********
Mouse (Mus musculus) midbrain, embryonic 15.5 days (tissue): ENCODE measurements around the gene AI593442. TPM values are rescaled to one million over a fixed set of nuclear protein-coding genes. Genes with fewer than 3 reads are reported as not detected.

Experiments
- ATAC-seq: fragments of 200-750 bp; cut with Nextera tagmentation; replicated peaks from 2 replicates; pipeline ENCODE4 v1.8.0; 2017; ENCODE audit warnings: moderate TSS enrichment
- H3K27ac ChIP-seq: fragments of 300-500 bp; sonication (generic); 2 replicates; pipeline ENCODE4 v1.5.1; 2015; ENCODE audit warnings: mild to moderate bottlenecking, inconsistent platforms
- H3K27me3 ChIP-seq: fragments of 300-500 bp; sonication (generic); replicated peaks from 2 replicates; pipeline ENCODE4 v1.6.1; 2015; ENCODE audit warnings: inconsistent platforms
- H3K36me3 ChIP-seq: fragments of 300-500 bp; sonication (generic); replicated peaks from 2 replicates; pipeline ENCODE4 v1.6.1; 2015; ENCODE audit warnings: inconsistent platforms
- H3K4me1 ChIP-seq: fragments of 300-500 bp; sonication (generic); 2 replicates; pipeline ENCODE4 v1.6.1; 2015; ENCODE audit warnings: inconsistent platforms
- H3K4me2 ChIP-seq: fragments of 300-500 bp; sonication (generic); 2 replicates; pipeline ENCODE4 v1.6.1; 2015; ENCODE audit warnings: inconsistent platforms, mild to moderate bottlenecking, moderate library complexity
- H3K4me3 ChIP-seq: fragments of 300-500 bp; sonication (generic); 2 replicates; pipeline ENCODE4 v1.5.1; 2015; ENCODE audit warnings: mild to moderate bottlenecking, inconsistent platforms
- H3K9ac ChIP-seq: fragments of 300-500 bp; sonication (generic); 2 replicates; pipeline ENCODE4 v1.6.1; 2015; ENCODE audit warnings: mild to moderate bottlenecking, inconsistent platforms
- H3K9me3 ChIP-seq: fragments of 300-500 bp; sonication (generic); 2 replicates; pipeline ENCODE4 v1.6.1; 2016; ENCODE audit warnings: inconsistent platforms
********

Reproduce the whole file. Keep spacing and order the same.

Mouse (Mus musculus) midbrain, embryonic 15.5 days (tissue): ENCODE measurements around the gene AI593442. TPM values are rescaled to one million over a fixed set of nuclear protein-coding genes. Genes with fewer than 3 reads are reported as not detected.

Experiments
- ATAC-seq: fragments of 200-750 bp; cut with Nextera tagmentation; replicated peaks from 2 replicates; pipeline ENCODE4 v1.8.0; 2017; ENCODE audit warnings: moderate TSS enrichment
- H3K27ac ChIP-seq: fragments of 300-500 bp; sonication (generic); 2 replicates; pipeline ENCODE4 v1.5.1; 2015; ENCODE audit warnings: mild to moderate bottlenecking, inconsistent platforms
- H3K27me3 ChIP-seq: fragments of 300-500 bp; sonication (generic); replicated peaks from 2 replicates; pipeline ENCODE4 v1.6.1; 2015; ENCODE audit warnings: inconsistent platforms
- H3K36me3 ChIP-seq: fragments of 300-500 bp; sonication (generic); replicated peaks from 2 replicates; pipeline ENCODE4 v1.6.1; 2015; ENCODE audit warnings: inconsistent platforms
- H3K4me1 ChIP-seq: fragments of 300-500 bp; sonication (generic); 2 replicates; pipeline ENCODE4 v1.6.1; 2015; ENCODE audit warnings: inconsistent platforms
- H3K4me2 ChIP-seq: fragments of 300-500 bp; sonication (generic); 2 replicates; pipeline ENCODE4 v1.6.1; 2015; ENCODE audit warnings: inconsistent platforms, mild to moderate bottlenecking, moderate library complexity
- H3K4me3 ChIP-seq: fragments of 300-500 bp; sonication (generic); 2 replicates; pipeline ENCODE4 v1.5.1; 2015; ENCODE audit warnings: mild to moderate bottlenecking, inconsistent platforms
- H3K9ac ChIP-seq: fragments of 300-500 bp; sonication (generic); 2 replicates; pipeline ENCODE4 v1.6.1; 2015; ENCODE audit warnings: mild to moderate bottlenecking, inconsistent platforms
- H3K9me3 ChIP-seq: fragments of 300-500 bp; sonication (generic); 2 replicates; pipeline ENCODE4 v1.6.1; 2016; ENCODE audit warnings: inconsistent platforms